Our process for writing releases and the information they included was subject to specific departmental rules, but those rules were not--and are not--universal. When I was in graduate school, our university had variable rules about who could talk to the news media and under what provenance. Indeed, the marching orders seemed to come down to specific researchers and their labs. The regulations governing who actually spoke to the news media, who saw quotes, where any publicly released information was vetted--they've always varied from university to university, and I have experience with four on the non-media side of things.
So...as my friends would say...when it comes to PIOs, there are a few issues worth considering. What are their respective institutional processes for, say, quoting people, vetting quotes, or even determining whether non-media representatives can speak to the news media? When a PIO gets a release out there, in science we no longer have the fellow sitting in his basement office in the capitol building taking hard copies; instead, we have online aggregators like Science Daily and PhysOrg, which should be clearly marked as such and whose existence I greatly appreciate for their aggregation services. Sometimes, small-time Websites or churnalism sites take these releases and reproduce them verbatim, just as those small-town newspapers did. The small-town newspapers never noted that these verbatim reproductions were news releases, but in the online world, a simple line of text will do it (so do it!). Often, writers on some sites may not take the release verbatim, but they'll take the quotes ("quoted in a news release about the research, so-and-so said")--I've done that myself--and that leads to the question, What is the real provenance of those quotes, and how much are they worth? Obviously, getting your own quote is preferable.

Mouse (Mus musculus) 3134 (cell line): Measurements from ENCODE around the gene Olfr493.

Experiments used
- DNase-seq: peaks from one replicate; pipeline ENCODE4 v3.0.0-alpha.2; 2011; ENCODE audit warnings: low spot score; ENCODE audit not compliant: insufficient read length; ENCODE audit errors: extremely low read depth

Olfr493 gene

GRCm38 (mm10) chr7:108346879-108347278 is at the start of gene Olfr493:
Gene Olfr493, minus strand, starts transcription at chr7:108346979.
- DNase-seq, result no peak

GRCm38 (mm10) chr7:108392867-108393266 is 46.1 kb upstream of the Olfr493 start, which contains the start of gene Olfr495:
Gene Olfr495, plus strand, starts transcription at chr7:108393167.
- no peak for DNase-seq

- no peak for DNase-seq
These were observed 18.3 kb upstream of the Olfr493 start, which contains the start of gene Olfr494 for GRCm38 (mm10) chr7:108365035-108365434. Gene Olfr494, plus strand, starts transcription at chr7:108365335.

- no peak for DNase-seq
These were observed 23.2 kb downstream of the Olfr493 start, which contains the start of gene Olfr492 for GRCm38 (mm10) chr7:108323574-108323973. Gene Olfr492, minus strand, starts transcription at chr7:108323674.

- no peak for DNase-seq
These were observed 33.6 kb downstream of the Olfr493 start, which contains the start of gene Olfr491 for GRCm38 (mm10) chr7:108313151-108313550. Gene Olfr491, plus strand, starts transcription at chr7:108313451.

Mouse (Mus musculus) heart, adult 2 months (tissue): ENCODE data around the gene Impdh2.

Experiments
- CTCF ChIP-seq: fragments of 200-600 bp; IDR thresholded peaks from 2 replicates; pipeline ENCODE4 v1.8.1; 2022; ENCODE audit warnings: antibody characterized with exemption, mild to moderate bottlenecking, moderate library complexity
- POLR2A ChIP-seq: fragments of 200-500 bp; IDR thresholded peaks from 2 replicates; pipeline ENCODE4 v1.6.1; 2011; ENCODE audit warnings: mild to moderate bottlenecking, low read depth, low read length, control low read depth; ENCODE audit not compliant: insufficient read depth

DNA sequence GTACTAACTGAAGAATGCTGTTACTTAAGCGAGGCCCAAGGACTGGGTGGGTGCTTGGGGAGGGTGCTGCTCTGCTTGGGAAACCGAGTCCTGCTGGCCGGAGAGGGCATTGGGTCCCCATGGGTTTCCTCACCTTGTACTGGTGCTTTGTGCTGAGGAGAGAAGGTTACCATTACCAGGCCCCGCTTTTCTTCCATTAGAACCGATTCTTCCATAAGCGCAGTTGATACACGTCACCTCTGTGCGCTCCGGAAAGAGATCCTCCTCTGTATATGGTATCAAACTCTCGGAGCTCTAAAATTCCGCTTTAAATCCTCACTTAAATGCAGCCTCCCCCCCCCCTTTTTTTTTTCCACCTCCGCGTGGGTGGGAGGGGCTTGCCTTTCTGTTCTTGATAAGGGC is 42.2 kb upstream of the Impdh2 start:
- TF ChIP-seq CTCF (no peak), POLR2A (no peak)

And finally, there's the question of vetting. Sometimes, graduate students can't even get the attention of their advisors without waiting a week and trying multiple times. If a university doesn't have some policy for researchers about quick turnaround on news release content review, should a PIO wait for a week or two weeks until finally getting the OK on that? And how much of a researcher's input will be in line with the goal of disseminating an eye-catching, university-pleasing release about its output?
I am writing this because I've been seeing some discussion on Twitter about how PIOs may distribute science-related news releases without obtaining a final approval from the researchers involved of how the science is presented. The simple, obvious answer would be, "Get them to look over it and confirm accuracy." But the real-life constraints of university policy, time, researcher reluctance or misunderstanding about media relations, variability in PIO scientific background, news cycles, and a number of other factors--including getting that quote--complicate the issue. I know quite a few science PIOs, and none of them just type up a news release and send it packing. In fact, their issues often are more focused on scientists who bypass them and their expertise and end up in a kerfuffle of some kind.
As someone who was once on the PIO side of things and has been privy to a lot of sci-comm PIO concerns while serving on the conference committee for the National Association of Science Writers, I'm not going to argue against the need for review (there's your daily "duh"). But I'd like to hear from any PIO who doesn't ensure one way or the other that the science is accurately explained--who are you? And then I'd like to hear from PIOs what they think are the real stumbling blocks to getting good, timely releases to target outlets. Is it ensuring accuracy? Getting good quote? University regulations? Scientists bypassing the media office? And what are your struggles, as someone who is invested in communicating science, in ensuring a literate audience?